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Home Sawmilling

David Boyt - Missouri Tree Farmer

Tree farming has been such a large part of my life for the last 30 years that sometimes I forget not everyone understands what it is and what is involved. If you tell someone you are a soybean or corn farmer, they nod respectfully. Tell them you are into beef cattle and you will likely find yourself in a lively discussion regarding the merits of one breed or another– or at least a debate as to whether Ford or Chevy builds better trucks. But when I tell someone I am a tree farmer, I usually get a blank look and a comment to the effect “THAT’s got to be the easiest job in the world.” I might as well tell them that I work for the highway department watching center stripe paint dry!

While it is true that you won’t find me out in a blizzard trying to deliver hay to a snowbound herd of cows or desperately working to get a field of hay baled and in the barn before a thunderstorm rolls through, I don’t spend much time with my feet propped up reading Norwood Sawmills Home Sawmilling magazines, either. Tree farming can be as intensive or as hands-off as an individual chooses. With a full-time job, I am less involved than I would like, but I do manage to do some planting, pruning,  thinning and even some salvage harvests. One of my more pleasant and productive tasks is running a small portable sawmill.

My first exposure to a sawmill was while working with a sawyer to cut lumber for our home. With more trees than money, it made sense to use the resource at hand. Every week I would haul a load of logs with a list of posts, beams and boards that I needed. That was over 30 years ago. The mill was an old circle mill, powered by an old truck engine with an exposed 56-inch diameter circular blade—the likes of which have been responsible for the dismemberment and deaths of many sawyers and mill hands. Fortunately, there were no incidents.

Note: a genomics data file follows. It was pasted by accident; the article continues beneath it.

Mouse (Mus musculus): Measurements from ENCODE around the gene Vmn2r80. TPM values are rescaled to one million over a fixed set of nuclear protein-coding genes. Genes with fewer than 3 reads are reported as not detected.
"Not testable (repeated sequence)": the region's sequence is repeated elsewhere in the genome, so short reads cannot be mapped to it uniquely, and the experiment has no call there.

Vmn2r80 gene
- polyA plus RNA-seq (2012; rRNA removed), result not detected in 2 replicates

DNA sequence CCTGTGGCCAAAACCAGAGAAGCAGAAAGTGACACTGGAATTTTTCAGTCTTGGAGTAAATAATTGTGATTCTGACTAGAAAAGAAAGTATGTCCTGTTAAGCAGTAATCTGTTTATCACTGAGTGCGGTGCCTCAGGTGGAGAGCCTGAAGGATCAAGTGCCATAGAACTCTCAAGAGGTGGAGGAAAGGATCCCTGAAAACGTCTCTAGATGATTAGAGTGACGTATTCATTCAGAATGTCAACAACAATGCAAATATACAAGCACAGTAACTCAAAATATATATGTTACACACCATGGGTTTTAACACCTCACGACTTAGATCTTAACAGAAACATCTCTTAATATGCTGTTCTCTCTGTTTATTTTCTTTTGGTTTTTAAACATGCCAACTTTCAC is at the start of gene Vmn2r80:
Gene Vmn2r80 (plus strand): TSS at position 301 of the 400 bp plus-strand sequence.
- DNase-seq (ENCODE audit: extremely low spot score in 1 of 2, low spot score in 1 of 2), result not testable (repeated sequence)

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Though I was uneasy about the work, I liked the idea of using my own logs and watching the boards come off, each with its own unique quality. Years later, when portable bandsaw mills became available, I bought a small one to try out. Unlike the older circle mills, small bandsaw mills move a horizontal band saw blade through the log. The blade is well guarded, the engines range from 16 to 25 horsepower and one or two people can easily operate them. Over the past dozen years, I have owned three portable sawmills.


The idea of selling hardwood logs for $0.18 per board foot on the stump, then paying $0.70 per board foot for pine 2x4s at a store never did appeal to me. Likewise, I don’t like the idea of leaving usable logs in the woods or cutting them up for firewood because they may be an undesirable species, too widely scattered or otherwise of no value to timber harvesters.


 With my current sawmill, any log that I can bring in from the woods goes for its best use, depending on size, species and defects. For example, our 16-foot flatbed trailer gets a lot of hard use. Pine boards from the lumber yard just don’t hold up, and they are a little thinner than I would like. With the sawmill, I was able to cull out some post oak trees, mill the logs to lumber exactly 1-7/8 in. thick and install trailer flooring that will probably outlast me.